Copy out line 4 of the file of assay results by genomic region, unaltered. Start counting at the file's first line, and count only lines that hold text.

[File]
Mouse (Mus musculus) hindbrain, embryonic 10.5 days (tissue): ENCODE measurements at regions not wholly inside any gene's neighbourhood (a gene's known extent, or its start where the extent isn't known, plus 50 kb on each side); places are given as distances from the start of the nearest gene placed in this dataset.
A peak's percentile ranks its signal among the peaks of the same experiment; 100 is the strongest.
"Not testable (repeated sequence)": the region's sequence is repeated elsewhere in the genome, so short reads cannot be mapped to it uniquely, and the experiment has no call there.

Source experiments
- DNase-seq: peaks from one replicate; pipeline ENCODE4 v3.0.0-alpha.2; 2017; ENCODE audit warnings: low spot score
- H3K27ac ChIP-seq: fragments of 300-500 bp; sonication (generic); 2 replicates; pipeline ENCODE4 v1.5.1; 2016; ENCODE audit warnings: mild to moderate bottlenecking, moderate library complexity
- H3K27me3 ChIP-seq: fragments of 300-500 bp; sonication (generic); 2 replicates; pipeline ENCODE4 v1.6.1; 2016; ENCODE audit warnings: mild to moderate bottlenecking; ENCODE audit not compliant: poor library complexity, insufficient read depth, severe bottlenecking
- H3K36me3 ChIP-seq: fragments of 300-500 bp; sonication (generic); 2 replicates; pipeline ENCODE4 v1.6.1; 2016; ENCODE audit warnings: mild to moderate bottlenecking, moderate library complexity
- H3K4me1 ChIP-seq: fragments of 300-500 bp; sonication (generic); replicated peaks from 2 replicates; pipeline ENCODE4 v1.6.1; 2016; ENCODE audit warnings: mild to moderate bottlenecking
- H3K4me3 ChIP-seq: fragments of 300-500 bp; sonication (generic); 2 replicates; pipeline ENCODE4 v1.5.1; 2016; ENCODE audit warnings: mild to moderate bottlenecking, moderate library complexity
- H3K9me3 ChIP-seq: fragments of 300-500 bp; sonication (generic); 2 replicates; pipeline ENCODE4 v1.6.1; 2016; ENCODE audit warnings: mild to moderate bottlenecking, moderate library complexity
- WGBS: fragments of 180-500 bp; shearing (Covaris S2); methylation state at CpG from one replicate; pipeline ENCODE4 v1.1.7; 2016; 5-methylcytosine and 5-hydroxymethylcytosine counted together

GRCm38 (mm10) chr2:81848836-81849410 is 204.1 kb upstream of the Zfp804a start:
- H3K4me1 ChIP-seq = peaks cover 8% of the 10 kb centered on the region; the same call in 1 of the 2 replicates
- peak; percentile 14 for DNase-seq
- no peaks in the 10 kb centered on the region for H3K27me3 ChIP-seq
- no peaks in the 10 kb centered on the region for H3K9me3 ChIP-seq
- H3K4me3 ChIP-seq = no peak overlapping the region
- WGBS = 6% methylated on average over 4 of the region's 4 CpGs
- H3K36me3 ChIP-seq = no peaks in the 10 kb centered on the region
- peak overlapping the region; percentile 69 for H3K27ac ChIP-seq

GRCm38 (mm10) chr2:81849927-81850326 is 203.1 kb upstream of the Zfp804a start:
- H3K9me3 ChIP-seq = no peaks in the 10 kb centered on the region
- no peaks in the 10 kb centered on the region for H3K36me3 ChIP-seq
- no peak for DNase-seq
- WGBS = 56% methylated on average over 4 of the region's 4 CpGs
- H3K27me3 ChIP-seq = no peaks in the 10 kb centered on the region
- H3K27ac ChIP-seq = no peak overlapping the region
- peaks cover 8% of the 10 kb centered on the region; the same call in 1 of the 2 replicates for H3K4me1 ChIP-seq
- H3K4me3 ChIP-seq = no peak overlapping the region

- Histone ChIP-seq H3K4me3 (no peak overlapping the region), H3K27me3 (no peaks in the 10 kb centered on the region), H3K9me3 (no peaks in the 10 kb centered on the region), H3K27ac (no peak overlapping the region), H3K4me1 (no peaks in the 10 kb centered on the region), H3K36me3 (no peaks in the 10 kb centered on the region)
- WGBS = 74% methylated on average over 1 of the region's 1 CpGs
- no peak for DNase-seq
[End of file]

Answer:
Source experiments